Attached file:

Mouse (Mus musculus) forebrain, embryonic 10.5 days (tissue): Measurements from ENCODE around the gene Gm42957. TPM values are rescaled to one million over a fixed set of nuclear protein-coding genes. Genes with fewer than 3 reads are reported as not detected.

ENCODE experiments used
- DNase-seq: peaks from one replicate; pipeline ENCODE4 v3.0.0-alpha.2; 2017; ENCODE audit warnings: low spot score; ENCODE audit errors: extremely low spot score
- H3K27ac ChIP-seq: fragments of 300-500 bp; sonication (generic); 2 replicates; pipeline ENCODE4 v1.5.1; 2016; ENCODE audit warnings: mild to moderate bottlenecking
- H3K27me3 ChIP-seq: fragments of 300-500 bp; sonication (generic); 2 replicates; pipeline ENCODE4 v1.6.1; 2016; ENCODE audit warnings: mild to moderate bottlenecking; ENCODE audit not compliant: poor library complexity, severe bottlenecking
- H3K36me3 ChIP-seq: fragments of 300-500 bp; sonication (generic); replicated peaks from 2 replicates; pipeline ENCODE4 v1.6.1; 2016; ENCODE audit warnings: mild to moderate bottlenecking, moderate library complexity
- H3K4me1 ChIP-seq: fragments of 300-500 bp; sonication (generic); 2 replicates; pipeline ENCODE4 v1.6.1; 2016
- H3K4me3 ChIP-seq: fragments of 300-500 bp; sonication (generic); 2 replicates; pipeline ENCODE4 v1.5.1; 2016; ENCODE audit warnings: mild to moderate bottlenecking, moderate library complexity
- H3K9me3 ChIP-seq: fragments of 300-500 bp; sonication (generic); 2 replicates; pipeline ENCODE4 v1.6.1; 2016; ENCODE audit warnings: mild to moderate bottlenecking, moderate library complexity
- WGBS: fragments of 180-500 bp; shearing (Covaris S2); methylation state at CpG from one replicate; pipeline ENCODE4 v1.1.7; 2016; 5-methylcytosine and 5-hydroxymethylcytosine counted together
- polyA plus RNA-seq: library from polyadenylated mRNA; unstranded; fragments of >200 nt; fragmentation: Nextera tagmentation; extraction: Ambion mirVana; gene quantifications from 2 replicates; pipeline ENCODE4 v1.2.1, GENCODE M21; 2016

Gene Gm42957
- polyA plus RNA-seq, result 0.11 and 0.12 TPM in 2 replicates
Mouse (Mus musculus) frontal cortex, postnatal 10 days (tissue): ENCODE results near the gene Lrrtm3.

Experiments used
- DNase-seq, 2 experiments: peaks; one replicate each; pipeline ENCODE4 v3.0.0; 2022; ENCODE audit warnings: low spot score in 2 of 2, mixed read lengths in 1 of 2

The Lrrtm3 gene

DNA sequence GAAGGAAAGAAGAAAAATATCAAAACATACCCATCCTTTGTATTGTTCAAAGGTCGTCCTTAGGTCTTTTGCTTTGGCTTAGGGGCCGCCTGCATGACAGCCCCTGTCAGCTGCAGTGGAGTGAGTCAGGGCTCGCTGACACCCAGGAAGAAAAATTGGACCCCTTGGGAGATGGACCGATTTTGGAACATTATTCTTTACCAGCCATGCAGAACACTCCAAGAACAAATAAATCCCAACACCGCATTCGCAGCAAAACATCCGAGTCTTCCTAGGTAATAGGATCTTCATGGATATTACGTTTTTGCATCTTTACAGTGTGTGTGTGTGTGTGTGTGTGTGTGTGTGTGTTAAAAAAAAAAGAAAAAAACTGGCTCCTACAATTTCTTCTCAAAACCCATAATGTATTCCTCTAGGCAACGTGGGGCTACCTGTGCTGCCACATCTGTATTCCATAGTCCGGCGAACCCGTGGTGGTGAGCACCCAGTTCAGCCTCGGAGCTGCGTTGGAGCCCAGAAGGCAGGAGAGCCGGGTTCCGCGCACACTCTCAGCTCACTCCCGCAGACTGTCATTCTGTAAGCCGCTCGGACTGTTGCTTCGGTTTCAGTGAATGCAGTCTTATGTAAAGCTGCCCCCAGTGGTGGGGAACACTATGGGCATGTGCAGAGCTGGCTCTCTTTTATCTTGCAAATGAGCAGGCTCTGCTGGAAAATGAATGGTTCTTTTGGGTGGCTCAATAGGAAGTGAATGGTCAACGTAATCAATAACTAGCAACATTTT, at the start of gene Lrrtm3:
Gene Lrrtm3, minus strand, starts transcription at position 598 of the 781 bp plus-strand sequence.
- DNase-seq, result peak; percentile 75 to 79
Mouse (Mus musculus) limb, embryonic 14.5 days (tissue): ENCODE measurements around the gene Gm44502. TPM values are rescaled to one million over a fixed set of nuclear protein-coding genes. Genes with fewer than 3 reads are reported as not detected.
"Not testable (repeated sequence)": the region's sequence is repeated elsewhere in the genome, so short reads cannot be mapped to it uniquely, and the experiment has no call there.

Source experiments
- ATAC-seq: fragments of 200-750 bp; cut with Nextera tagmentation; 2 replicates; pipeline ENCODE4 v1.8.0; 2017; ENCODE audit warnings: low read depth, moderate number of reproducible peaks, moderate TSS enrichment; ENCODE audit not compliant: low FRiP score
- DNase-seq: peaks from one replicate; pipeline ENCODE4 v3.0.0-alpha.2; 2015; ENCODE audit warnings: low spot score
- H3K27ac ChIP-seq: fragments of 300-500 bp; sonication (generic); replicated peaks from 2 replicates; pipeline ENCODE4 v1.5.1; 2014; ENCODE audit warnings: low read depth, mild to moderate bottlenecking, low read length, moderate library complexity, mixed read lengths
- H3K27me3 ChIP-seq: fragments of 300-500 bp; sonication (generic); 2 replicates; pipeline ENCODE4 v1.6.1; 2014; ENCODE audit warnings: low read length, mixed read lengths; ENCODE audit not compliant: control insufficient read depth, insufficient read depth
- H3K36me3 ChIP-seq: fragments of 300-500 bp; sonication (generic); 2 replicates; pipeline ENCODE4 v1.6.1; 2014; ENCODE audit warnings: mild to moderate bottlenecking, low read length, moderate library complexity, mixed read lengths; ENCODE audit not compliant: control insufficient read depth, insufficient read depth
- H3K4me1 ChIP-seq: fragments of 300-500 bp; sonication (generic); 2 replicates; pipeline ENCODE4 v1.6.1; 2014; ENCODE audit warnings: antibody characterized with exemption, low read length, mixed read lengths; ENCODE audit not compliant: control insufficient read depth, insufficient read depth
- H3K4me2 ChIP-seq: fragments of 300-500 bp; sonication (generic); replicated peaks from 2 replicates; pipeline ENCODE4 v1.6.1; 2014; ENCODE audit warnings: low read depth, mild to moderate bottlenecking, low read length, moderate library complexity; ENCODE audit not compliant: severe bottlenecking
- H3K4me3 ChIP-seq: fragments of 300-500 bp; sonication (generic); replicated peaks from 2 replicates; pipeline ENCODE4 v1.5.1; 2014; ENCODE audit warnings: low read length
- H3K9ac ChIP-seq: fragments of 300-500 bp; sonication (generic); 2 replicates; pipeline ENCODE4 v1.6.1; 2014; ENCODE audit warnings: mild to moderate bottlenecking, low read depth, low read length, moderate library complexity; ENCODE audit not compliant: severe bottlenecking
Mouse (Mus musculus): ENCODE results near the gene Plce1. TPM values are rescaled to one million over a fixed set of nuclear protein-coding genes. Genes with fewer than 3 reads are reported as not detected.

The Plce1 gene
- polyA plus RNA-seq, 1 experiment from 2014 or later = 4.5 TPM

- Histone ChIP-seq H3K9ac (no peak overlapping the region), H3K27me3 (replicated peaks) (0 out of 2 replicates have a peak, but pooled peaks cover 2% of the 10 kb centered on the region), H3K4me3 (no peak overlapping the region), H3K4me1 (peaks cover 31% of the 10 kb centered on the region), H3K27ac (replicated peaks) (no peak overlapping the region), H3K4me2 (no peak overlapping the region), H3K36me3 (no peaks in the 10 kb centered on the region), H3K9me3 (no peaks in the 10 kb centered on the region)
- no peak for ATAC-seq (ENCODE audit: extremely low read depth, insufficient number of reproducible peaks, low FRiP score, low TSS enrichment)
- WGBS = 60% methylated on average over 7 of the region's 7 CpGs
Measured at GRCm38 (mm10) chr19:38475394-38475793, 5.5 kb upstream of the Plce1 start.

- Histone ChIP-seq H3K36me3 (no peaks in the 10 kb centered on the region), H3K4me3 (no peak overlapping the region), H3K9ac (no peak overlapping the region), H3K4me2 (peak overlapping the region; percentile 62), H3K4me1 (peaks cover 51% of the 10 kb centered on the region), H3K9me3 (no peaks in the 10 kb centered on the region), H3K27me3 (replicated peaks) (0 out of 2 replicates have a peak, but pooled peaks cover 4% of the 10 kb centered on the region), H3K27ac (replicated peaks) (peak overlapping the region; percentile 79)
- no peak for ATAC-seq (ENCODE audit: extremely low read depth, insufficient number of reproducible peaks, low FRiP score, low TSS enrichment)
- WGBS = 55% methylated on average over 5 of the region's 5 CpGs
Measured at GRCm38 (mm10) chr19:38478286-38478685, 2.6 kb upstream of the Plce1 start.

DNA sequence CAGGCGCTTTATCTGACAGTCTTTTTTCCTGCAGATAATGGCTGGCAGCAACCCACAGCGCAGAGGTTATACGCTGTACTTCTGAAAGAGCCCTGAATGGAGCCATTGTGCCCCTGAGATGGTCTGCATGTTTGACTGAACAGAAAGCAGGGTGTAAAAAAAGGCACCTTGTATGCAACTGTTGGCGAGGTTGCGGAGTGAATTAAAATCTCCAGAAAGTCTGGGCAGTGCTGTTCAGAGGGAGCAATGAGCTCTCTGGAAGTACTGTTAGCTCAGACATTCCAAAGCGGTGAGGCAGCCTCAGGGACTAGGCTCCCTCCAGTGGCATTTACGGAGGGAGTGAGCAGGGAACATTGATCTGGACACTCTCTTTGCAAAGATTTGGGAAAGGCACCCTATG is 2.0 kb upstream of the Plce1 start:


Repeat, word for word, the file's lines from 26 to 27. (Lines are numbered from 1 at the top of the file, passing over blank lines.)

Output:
- H3K27ac ChIP-seq: fragments of 300-500 bp; sonication (generic); replicated peaks from 2 replicates; pipeline ENCODE4 v1.5.1; 2014; ENCODE audit warnings: low read depth, mild to moderate bottlenecking, low read length, moderate library complexity, mixed read lengths
- H3K27me3 ChIP-seq: fragments of 300-500 bp; sonication (generic); 2 replicates; pipeline ENCODE4 v1.6.1; 2014; ENCODE audit warnings: low read length, mixed read lengths; ENCODE audit not compliant: control insufficient read depth, insufficient read depth